mbira is the traditional music of the Shona people and is central to their
spirituality, culture and folklore, the question of respecting and maintaining
tradition is an important one. We talk of traditional songs, traditional
instruments, traditional tunings, traditional mbira pieces, traditional
variations, and traditional religious/ceremonial contexts.
But we also know that traditions are not frozen in time; what is today
considered tradition is the product a process of oral transmission shaped
by continuity with the past and variation which springs from the individual
or the group.
Because mbira is a medium for communication with ancestral
spirits, mbira's special ceremonial context is a powerful force for maintaining
consistency from generation to generation; the ancestral spirits like to
hear the songs they heard when they were here.
But as we discussed on the page on mbira songs (),
because the music and tradition are passed down aurally and orally and
because we know mbira musicians create new versions of traditional pieces,
there is a limit to what we can know about "how traditional" anything
truly is. Was the Nhemamusasa we now call "the original Nhemamusasa" once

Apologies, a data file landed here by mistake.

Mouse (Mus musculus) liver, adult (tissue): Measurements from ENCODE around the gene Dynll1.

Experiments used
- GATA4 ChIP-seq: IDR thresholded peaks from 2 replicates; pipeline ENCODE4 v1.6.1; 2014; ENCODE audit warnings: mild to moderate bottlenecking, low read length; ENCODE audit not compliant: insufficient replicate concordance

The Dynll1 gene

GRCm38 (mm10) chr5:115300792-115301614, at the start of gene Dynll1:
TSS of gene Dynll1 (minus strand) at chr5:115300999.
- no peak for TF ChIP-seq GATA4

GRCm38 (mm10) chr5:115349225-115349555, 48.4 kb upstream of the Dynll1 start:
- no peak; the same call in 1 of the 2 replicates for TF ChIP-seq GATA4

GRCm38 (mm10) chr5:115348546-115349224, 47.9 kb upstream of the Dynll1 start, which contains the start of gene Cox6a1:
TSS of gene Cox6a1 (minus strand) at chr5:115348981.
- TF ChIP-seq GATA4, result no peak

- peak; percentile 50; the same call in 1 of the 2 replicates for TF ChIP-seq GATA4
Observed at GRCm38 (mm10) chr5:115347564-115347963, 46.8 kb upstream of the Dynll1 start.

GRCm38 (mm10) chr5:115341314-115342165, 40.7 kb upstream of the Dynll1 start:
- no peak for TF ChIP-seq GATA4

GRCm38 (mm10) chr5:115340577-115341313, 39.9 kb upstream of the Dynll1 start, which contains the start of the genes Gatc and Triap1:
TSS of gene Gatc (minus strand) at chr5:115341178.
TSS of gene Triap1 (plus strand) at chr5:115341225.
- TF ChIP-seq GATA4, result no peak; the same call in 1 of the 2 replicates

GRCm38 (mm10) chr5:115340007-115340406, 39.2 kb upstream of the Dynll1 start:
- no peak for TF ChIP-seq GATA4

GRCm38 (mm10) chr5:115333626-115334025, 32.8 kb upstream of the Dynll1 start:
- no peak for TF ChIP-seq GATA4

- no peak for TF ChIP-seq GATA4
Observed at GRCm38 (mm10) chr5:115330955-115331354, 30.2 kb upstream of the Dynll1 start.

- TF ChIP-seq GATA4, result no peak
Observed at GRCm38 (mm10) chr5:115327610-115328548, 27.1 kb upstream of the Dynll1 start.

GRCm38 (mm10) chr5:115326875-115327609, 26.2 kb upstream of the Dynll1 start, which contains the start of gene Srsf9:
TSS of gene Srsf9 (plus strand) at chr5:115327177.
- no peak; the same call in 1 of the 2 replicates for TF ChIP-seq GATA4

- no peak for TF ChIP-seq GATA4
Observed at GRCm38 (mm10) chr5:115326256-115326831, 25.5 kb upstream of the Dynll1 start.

a new version called "the new Nhemamusasa" to distinguish it
from a now lost version?
While respect for mbira's traditions is essential, treating mbira as museum
music ignores the reality that mbira, like all traditions, is alive and
A review of a recent Stella Chiweshe
CD says that "she
journeys through the world of her ancestors, preserving their traditions."
But, in fact, traditionally women rarely played mbira! Stella Chiweshe
and Ambuya Beauler Dyoko defied tradition to become respected mbira players.
Might we not say that they (and others) changed tradition?
Mbira musician Tute Chigamba is a respected elder known
for his dedication to tradition. Sekuru Chigamba is also known for the
many new compositions he has created.
The mbira itself has changed just in the 20th century...
Many traditional mbira players frown upon mbira being played
in beer halls and nightclubs. But many of these same traditionalists
recorded records in the then new recording studios of the burgeoning
(Rhodesian) record industry and listened to mbira on the new medium of
their time, radio.